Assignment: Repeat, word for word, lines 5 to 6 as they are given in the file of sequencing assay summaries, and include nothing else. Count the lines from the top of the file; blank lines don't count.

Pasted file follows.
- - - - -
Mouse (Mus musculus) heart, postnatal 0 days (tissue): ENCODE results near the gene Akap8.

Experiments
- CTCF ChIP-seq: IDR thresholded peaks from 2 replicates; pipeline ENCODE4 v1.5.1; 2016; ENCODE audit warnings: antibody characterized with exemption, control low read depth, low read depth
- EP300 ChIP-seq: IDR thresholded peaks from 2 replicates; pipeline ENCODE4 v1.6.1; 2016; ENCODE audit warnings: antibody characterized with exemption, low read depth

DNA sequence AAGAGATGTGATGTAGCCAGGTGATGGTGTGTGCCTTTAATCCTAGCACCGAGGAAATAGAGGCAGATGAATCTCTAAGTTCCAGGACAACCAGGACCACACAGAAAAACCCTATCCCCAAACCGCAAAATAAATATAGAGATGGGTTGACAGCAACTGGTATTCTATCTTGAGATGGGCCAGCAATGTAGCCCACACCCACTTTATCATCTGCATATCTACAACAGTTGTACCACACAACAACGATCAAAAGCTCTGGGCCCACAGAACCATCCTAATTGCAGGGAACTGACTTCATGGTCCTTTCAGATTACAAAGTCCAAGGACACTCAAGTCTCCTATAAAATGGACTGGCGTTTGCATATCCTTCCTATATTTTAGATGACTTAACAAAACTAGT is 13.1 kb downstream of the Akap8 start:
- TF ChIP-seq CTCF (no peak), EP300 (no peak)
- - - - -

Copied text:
DNA sequence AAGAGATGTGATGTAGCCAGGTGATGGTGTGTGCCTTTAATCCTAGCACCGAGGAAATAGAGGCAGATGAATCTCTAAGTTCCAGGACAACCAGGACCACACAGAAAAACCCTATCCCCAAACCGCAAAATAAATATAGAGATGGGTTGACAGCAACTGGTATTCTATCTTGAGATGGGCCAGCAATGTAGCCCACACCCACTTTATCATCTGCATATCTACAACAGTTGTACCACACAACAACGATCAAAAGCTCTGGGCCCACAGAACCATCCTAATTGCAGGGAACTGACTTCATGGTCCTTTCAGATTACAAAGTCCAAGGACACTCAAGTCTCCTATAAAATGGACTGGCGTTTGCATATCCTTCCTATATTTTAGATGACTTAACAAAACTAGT is 13.1 kb downstream of the Akap8 start:
- TF ChIP-seq CTCF (no peak), EP300 (no peak)